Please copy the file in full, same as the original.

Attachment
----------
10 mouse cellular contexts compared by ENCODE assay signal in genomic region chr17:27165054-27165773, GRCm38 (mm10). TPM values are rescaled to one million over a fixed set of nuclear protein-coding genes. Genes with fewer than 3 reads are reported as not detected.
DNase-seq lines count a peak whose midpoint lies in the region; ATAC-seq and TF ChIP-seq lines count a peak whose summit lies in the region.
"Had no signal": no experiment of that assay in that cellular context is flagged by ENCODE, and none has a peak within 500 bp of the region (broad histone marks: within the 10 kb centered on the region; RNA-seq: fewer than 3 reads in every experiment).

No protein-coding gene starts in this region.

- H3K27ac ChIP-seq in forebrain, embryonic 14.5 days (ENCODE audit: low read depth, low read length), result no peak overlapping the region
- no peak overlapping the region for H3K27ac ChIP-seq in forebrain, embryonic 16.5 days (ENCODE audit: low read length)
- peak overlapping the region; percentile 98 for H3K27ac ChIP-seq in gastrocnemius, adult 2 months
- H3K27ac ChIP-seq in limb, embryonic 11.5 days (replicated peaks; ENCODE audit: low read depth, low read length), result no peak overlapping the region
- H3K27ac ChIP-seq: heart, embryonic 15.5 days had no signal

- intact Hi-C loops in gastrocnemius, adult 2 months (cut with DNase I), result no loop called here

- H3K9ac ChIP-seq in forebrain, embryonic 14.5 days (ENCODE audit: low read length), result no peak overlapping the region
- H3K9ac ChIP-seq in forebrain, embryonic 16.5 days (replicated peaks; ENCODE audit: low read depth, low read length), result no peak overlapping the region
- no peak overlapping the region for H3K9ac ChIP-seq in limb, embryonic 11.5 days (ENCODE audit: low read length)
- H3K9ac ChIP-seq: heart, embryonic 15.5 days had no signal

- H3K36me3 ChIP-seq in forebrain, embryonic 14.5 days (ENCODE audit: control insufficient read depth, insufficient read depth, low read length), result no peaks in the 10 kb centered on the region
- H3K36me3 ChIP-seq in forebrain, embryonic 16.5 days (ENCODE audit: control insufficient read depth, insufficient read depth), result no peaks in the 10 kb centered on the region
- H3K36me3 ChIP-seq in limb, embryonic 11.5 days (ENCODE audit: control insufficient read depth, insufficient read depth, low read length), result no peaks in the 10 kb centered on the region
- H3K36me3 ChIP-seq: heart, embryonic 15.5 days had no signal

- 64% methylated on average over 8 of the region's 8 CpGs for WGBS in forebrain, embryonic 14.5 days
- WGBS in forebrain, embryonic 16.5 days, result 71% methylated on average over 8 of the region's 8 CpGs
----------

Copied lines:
10 mouse cellular contexts compared by ENCODE assay signal in genomic region chr17:27165054-27165773, GRCm38 (mm10). TPM values are rescaled to one million over a fixed set of nuclear protein-coding genes. Genes with fewer than 3 reads are reported as not detected.
DNase-seq lines count a peak whose midpoint lies in the region; ATAC-seq and TF ChIP-seq lines count a peak whose summit lies in the region.
"Had no signal": no experiment of that assay in that cellular context is flagged by ENCODE, and none has a peak within 500 bp of the region (broad histone marks: within the 10 kb centered on the region; RNA-seq: fewer than 3 reads in every experiment).

No protein-coding gene starts in this region.

- H3K27ac ChIP-seq in forebrain, embryonic 14.5 days (ENCODE audit: low read depth, low read length), result no peak overlapping the region
- no peak overlapping the region for H3K27ac ChIP-seq in forebrain, embryonic 16.5 days (ENCODE audit: low read length)
- peak overlapping the region; percentile 98 for H3K27ac ChIP-seq in gastrocnemius, adult 2 months
- H3K27ac ChIP-seq in limb, embryonic 11.5 days (replicated peaks; ENCODE audit: low read depth, low read length), result no peak overlapping the region
- H3K27ac ChIP-seq: heart, embryonic 15.5 days had no signal

- intact Hi-C loops in gastrocnemius, adult 2 months (cut with DNase I), result no loop called here

- H3K9ac ChIP-seq in forebrain, embryonic 14.5 days (ENCODE audit: low read length), result no peak overlapping the region
- H3K9ac ChIP-seq in forebrain, embryonic 16.5 days (replicated peaks; ENCODE audit: low read depth, low read length), result no peak overlapping the region
- no peak overlapping the region for H3K9ac ChIP-seq in limb, embryonic 11.5 days (ENCODE audit: low read length)
- H3K9ac ChIP-seq: heart, embryonic 15.5 days had no signal

- H3K36me3 ChIP-seq in forebrain, embryonic 14.5 days (ENCODE audit: control insufficient read depth, insufficient read depth, low read length), result no peaks in the 10 kb centered on the region
- H3K36me3 ChIP-seq in forebrain, embryonic 16.5 days (ENCODE audit: control insufficient read depth, insufficient read depth), result no peaks in the 10 kb centered on the region
- H3K36me3 ChIP-seq in limb, embryonic 11.5 days (ENCODE audit: control insufficient read depth, insufficient read depth, low read length), result no peaks in the 10 kb centered on the region
- H3K36me3 ChIP-seq: heart, embryonic 15.5 days had no signal

- 64% methylated on average over 8 of the region's 8 CpGs for WGBS in forebrain, embryonic 14.5 days
- WGBS in forebrain, embryonic 16.5 days, result 71% methylated on average over 8 of the region's 8 CpGs